It took a year to read the Bible, then almost 9 months to read the Apocrypha. Now, I'm going to try to offer reflections on the Narrative Lectionary. But, I won't be posting daily--at least, for a while.

Monday, June 24, 2013

Priorities, a Reflection on Luke 9:51-62

Jesus has told his closest followers what is going to happen to him--suffering, rejection, and resurrection. He has also told him that those who follow him will have to make sacrifices. They don't get all that he tells them. They even argue over which of them is greatest. And they complain about who gets to use Jesus' name in doing Jesus' work (9:21-50).

He's already told the disciples closest to him what is awaiting him in Jerusalem. 

To get there, they leave places with people like them and travel through a place, Samaria, with people who are considered different. Different because of something that had happened centuries earlier.

There has been a long dispute between Jews and Samaritans since the exile. Samaritans are descendants of people who stayed behind and so were not considered to be the real people of God by others. We can think of our own contemporary ethnic distinctions to understand how somebody could feel superior to somebody else based on what somebody else did or didn't do a few hundred years ago.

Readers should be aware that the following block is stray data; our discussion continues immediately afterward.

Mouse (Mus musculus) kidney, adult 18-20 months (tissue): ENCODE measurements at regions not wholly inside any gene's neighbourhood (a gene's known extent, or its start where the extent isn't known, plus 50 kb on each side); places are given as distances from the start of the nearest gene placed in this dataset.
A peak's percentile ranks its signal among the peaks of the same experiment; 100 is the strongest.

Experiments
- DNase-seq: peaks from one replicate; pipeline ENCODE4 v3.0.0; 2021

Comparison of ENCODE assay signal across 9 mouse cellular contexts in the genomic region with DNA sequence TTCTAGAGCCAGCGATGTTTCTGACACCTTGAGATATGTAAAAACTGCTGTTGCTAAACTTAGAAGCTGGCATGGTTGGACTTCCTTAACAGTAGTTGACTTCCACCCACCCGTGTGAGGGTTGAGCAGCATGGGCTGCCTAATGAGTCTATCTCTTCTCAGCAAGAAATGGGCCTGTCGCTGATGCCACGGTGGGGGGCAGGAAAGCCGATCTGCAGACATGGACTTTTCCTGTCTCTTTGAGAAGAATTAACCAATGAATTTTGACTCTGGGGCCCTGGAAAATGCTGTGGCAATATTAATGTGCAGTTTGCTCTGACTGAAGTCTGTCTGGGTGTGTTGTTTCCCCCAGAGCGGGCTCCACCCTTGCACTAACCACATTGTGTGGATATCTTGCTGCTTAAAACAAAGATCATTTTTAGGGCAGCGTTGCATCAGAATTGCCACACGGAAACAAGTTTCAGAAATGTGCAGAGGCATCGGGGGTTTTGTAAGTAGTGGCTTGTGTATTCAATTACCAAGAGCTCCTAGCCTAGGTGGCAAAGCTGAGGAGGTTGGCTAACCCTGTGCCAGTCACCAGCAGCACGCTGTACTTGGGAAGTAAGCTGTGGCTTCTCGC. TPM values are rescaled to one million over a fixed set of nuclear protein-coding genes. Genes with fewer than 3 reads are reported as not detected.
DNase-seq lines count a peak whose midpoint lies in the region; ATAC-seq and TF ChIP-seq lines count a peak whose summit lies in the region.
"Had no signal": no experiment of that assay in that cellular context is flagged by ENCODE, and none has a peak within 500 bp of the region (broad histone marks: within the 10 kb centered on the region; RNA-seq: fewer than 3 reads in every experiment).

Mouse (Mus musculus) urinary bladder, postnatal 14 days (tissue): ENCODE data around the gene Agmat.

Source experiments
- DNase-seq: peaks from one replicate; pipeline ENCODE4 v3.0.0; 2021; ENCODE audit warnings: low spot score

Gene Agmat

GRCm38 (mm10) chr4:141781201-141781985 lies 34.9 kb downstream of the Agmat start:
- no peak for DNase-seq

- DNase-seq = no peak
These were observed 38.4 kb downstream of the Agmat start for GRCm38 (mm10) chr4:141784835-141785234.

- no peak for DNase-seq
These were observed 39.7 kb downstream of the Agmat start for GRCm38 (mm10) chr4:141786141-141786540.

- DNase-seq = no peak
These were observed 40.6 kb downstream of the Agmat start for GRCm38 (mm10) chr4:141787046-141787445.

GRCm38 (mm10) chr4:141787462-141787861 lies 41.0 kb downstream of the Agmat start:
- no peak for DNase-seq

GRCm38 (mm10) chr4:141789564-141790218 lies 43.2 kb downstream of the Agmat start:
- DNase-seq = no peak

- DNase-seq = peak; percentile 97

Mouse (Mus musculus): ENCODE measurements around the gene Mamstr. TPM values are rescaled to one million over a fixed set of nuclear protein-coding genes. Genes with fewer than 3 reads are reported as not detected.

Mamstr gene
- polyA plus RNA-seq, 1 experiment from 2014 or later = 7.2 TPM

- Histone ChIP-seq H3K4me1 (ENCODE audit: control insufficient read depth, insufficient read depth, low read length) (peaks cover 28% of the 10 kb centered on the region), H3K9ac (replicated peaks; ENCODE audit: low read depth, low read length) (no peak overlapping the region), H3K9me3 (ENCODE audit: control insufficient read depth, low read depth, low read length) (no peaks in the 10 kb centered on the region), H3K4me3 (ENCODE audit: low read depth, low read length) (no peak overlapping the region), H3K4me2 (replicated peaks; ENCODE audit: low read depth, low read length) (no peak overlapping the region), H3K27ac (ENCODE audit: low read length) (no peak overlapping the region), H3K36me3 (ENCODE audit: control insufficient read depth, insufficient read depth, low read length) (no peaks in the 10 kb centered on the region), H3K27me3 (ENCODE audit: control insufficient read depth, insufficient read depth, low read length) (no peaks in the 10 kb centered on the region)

The Samaritans don't want him there. Luke tells us that they won't receive him because his face was set toward Jerusalem. 

Or, it could be interpreted that the Samaritans refused to harbor Jesus because they knew what was likely to happen to him in Jerusalem--the suffering part, not the resurrection part. We can think of current examples of reasonable people not wanting to associate themselves with certain failures. Rome was problem enough for them anyway without adding to it.

In any case, the disciples wanted to destroy the village that refused them hospitality. Jesus said no and led them to another village instead.

Other people do want to follow him. To the enthusiastic volunteer, Jesus offers caution; to the cautious volunteer, he reminds him of the necessity for urgency.

One said, "I'll follow you anywhere." Jesus responds by warning him of the dangers. Another said, "I'll follow you as soon as I take care of some necessary matters." Jesus responds to him by telling him what matter is most necessary.

What are we supposed to do with this reminder? What priority do we put on our comfort and safety as compared to being witnesses for Christ? What priority do we put on family responsibilities? How much does Christ expect of us, anyway?

Here's the lessons I'm drawing today--1. Past problems can still cause difficulties. 2. Discipleship has risks. 3. Discipleship requires sacrifices.

No comments: